Polycythemia vera (PV) is an acquired myeloproliferative disorder characterized by an elevated absolute red blood cell mass caused by uncontrolled red blood cell production, frequently associated with uncontrolled white blood cell and platelet production.
Annual incidence is estimated at approximately 1/36,000-1/100,000 and prevalence at 1/3,300. PV occurs at all ages but is most common in those aged 50-70 years.
Symptoms are often insidious at onset and may include headache, dizziness, vertigo, tinnitus, visual disturbances, and pruritus after bathing, a ruddy complexion that manifests in the face, palms, nailbeds, mucosa and conjunctiva. Complications may be associated including arterial thrombosis (in cerebrovascular, myocardial or peripheral territories), angina pectoris or intermittent claudications, or venous thromboses including deep vein thrombosis, pulmonary embolism, splanchnic thrombosis (portal vein thrombosis and Budd-Chiari syndrome; see these terms) and bleeding including gum bleeding, ecchymoses and gastrointestinal bleeding. PV may also be characterized by splenomegaly. Myelofibrosis and acute leukemia or a myelodysplastic syndrome occur in a minority of patients, usually late in the disease.
Symptoms are related to blood hyperviscosity, which impairs microcirculation and is caused by a marked increase in the cellular elements of blood. This is due to the presence of abnormal clonal stem cell expansion that interferes with or suppresses normal stem cell growth and maturation. The exact origin of this stem cell transformation is still a matter of debate, however, a somatic mutation (JAK2-V617F) in exon 14 of the JAK2 gene (9p24) is present in the vast majority of patients and, less frequently, a somatic mutation in exon 12 of JAK2.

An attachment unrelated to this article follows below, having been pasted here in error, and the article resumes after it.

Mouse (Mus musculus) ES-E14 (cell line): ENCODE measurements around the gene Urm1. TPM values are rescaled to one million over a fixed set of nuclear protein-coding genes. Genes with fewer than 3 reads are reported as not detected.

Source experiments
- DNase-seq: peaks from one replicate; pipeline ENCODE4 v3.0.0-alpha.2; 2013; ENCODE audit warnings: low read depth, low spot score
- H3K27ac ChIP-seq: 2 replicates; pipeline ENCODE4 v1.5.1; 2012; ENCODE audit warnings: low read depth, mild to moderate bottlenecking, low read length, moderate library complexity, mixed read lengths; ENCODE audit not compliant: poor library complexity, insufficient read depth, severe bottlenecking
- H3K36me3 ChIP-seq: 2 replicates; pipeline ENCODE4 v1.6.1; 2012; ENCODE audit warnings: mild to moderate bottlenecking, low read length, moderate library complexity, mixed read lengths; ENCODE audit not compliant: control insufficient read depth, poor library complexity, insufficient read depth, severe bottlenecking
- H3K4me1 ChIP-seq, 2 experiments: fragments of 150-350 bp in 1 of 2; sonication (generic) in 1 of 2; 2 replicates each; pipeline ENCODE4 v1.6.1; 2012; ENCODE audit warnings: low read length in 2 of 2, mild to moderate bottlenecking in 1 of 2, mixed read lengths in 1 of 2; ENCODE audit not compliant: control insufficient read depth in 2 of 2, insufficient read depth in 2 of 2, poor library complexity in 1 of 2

Diagnosis is based on evidence of a combination of some of the following criteria: hematocrit (Hct) greater than 52% or hemoglobin (Hb) greater than 185 g/L in male patients, Hct greater than 48% or Hb greater than 165 g/L in female patients, an increased (greater than 125% of normal value) red blood cell mass, the presence of a V617F or an exon 12 mutation of JAK2, low circulating erythropoietin (EPO) levels, spontaneous colony formation by erythroid progenitor cells, and, in rare cases where a JAK2 mutation is lacking, evidence of a myeloproliferative disorder on bone marrow biopsy.
Differential diagnosis includes elimination of Ph1 negative myeloproliferative disease (MPD) including essential thrombocytosis and agnogenic myeloid metaplasia (see these terms). In patients with polyglobuly without JAK2 mutation, causes of congenital primary erythrocytosis and secondary erythrocytosis (see these terms) should be considered. In patients with PV associated with MPD in the same family, the diagnosis of familial predisposition to MPD must be considered.
Patients with PV should be individually assessed. Treatment is based on phlebotomy to improve blood circulation. The targeted Hct is 45%. In patients with an increased risk of thrombosis due to age over 60 years, previous thrombosis, peripheral vascular disease or hypertension, cytoreduction should be considered. Hydroxyurea remains the reference drug for elderly patients. In those with no specific contraindication, low-dose aspirin has been proved to reduce the risk of thrombosis. Treatment with interferon alpha may be proposed for pregnant patients. Anagrelide may also be used to decrease platelet counts.
PV is a chronic disease. Survival of treated patients in the literature is either identical to the general population or decreased (with mortality 1.6 times higher than that of the general population).
Last update: July 2010